Caper Berry Gravy

Saturday, September 16, 2006


I can't believe we're almost in Europe... not much time for cooking between work and getting ready to go! This was from a couple of weeks ago; I saw some beautiful looking silverbeet/swiss chard and bought it without really thinking about what I wanted to do with it! Known as silverbeet here, my cook books from the US had swiss chard so I thought I'd see what the history was behind this.Had to have laugh at "mangold" as an alternative name! There's plenty to read but I still don't know why there are so many names - it's not even a Swiss vegetable! :-D
The leaves are described as close to spinach and the stems, asparagus. I went to my orange food bible (Cook's Companion) and found a simple gratin recipe. Now what else to make? Well I was at the gym and one of the channels had a Delia Smith segment on so I tuned in. She had a Italian and Spanish inspired day and pork saltimbocca was on offer.

Her recipe can actually be found online. I know, Delia is so my mother's generation but her recipes obviously work! So simple - I didn't write down the recipe and didn't think of searching the web but this wasn't hard to remember. Flatten the pork, season, lay a slice of parma ham/prosciutto on top, add a sage leaf, secure and fry on each side, sage side first. You'll see that marsala is used to deglaze, unfortunately I didn't have any on hand but that would certainly add another layer to this simple but effective dish. Looks how beautiful the red and green looks!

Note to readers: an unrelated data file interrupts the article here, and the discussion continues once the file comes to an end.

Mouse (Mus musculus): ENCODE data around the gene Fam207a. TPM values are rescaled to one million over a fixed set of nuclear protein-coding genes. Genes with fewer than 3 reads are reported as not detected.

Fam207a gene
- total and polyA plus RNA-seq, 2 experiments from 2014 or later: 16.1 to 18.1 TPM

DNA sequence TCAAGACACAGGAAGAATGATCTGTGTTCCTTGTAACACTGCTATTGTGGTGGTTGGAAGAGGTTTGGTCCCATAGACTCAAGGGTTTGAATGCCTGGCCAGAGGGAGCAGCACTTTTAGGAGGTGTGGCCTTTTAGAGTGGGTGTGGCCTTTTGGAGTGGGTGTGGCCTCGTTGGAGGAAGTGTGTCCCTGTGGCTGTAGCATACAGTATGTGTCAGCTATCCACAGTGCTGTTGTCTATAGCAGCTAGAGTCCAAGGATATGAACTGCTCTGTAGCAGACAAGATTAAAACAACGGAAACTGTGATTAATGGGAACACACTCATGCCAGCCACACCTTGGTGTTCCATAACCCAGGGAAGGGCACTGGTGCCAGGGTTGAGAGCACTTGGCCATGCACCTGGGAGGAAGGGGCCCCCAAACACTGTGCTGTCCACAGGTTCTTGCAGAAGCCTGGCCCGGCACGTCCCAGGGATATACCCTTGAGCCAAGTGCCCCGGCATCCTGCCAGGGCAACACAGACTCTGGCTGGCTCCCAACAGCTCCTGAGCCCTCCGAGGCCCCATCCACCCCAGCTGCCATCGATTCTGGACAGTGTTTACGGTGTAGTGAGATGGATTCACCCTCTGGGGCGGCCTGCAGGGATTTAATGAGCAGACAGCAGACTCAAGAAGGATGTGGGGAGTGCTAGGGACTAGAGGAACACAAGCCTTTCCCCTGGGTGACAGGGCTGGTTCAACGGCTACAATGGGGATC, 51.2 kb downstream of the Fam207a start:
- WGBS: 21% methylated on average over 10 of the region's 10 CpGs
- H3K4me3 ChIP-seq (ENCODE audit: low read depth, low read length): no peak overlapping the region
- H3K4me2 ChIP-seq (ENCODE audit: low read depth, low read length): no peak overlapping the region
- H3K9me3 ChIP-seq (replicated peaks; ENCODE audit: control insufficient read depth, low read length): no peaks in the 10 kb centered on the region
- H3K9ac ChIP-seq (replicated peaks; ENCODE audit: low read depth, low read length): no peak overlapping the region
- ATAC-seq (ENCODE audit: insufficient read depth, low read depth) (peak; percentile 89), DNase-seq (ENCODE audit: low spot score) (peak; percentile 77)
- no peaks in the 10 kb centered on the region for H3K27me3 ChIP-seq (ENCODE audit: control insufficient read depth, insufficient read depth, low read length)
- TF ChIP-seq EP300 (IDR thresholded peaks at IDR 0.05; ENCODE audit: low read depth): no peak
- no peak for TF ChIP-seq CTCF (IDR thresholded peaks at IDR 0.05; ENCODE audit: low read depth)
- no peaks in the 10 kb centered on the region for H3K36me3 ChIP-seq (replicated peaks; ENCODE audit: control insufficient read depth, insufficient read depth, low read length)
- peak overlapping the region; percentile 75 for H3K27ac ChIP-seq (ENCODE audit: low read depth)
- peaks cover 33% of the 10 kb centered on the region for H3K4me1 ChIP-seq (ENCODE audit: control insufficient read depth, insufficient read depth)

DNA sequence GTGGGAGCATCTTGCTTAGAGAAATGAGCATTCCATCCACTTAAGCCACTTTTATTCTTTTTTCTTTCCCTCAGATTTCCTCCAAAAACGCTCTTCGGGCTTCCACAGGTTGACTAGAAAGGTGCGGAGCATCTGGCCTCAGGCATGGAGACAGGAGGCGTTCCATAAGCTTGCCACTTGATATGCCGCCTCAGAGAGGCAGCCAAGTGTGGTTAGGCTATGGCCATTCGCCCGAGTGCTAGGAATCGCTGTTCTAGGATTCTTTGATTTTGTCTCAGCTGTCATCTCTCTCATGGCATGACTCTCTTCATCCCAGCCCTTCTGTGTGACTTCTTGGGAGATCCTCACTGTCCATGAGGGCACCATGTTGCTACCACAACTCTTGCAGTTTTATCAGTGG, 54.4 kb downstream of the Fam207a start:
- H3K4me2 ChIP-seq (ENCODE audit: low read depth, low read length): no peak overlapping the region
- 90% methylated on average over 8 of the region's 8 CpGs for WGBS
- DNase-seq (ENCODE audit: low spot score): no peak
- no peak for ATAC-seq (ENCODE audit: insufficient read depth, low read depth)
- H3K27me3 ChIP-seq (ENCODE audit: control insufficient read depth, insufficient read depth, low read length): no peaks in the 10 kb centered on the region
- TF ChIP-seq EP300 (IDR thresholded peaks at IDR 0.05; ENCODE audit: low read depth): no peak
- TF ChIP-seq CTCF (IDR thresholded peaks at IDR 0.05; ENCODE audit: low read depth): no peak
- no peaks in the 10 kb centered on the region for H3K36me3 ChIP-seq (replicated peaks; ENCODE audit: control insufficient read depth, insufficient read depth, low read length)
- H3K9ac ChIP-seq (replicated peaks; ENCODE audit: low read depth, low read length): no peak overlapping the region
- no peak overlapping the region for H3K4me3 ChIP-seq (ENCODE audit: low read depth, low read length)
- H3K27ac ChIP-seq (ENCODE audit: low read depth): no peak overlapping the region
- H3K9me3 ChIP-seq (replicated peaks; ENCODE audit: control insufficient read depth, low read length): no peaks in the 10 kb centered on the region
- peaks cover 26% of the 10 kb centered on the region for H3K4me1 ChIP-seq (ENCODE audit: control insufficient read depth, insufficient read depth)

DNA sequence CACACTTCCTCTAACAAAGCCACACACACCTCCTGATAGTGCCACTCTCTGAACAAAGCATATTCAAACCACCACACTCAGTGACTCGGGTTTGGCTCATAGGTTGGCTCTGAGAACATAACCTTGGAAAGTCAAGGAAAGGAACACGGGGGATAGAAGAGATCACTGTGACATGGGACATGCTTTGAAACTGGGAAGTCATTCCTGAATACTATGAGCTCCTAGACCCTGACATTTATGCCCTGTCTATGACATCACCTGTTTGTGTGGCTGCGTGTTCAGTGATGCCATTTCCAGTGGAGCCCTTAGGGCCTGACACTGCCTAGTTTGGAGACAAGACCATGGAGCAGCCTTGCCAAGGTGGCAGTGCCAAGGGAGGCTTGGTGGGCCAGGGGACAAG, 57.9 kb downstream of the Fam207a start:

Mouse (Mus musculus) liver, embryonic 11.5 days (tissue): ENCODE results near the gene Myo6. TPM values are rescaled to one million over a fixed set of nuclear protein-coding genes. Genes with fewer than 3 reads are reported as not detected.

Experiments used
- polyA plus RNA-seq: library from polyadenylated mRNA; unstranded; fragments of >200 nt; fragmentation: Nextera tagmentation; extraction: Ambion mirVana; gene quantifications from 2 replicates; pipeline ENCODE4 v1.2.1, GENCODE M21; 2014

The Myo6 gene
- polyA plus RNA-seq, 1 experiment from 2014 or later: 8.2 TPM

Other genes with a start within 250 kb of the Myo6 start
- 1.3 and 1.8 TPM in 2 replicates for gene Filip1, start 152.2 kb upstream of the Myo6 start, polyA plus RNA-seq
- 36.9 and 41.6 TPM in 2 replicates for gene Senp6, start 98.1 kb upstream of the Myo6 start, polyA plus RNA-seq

Stephanie's Gratin of Silverbeet Stems
1 Bunch silver beet
1 Cup cream
100g Soft blue cheese
Freshly grated nutmeg
Salt and freshly ground black pepper
2 tsp Softened butter
1/2 cup Fresh white breadcrumbs

1) Preheat oven to 180C
2) Cut silverbeet leaves away from stems and cut stems into 1cm wide lengths. Specifies 8cm lengths but I just freeformed.
3) Blanch stems in salted, boiling water and drain, running under cold water. Drain on some paper towel.
4) Bring cream to a boil and add in the cheese to melt over al ower heat.
5) When melted, season with the nutmeg, salt and pepper. Add in the stems and mix well.
6) Grease your gratin dish with the butter and spoon in the stem mixture. *Scatter breadcrumbs over top and bake until bubbling and golden. (Approx 25mins for a large dish.)

1) Before the breadcrumbs*, Stephanie suggests adding leaves to the mix. To prepare, roll and slice 1-2 leaves per person and blanch for 2 minutes before draining and stewing in a little butter. Forget 1-2 leaves per person I used the lot because I didn't have another dish in mind!
2) Milawa blue was a suggested cheese... damn, finished ours! In fact I didn't use blue cheese, just some cheddar we had but it was still good.
3) Depending on how you like to cook, you don't have to be too strict with exact cream and cheese measurements, the consistency is quite easy to judge.

Labels: ,


Post a Comment

<< Home